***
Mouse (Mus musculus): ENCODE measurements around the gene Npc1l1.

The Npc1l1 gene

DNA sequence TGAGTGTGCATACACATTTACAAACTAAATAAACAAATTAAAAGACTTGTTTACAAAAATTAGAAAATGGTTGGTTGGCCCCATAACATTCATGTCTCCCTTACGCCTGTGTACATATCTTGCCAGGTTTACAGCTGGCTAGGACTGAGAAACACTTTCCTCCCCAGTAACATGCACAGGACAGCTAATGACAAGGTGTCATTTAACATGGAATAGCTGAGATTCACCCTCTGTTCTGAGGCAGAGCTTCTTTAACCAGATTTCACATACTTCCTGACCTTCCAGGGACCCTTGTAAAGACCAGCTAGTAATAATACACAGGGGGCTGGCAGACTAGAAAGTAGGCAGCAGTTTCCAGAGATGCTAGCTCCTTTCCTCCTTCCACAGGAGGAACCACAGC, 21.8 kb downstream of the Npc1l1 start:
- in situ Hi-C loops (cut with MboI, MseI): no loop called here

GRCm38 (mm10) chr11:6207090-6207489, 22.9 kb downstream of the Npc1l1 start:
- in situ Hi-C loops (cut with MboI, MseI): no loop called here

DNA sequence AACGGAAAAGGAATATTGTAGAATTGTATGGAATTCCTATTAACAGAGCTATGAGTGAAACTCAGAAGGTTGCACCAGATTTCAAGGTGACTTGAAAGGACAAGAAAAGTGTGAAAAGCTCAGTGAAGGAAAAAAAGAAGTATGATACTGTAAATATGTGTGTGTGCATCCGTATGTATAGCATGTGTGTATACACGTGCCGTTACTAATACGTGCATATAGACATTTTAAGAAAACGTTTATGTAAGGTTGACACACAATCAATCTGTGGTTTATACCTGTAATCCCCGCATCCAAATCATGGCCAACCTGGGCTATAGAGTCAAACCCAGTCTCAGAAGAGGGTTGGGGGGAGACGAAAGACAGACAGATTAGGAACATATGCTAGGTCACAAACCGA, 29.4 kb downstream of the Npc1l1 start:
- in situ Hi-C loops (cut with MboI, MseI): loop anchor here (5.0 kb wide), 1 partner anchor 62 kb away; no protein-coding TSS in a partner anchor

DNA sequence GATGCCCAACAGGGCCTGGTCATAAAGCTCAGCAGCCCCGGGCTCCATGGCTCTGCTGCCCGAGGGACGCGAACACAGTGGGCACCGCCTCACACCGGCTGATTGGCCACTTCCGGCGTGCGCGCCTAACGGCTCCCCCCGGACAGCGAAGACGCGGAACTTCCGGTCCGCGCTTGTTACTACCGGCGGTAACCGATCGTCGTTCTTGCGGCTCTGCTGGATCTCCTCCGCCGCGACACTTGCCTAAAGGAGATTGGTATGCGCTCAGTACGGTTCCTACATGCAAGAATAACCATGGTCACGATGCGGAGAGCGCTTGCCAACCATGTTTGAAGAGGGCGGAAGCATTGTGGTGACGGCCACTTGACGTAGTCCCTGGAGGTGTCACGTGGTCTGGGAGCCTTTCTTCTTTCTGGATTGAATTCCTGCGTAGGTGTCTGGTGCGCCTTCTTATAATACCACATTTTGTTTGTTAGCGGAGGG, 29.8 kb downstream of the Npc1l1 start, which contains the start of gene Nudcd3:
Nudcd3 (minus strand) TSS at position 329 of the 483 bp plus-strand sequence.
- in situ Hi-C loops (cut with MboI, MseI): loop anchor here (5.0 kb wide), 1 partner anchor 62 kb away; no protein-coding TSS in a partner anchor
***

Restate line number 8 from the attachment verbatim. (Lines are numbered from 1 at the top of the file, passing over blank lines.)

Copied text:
- in situ Hi-C loops (cut with MboI, MseI): loop anchor here (5.0 kb wide), 1 partner anchor 62 kb away; no protein-coding TSS in a partner anchor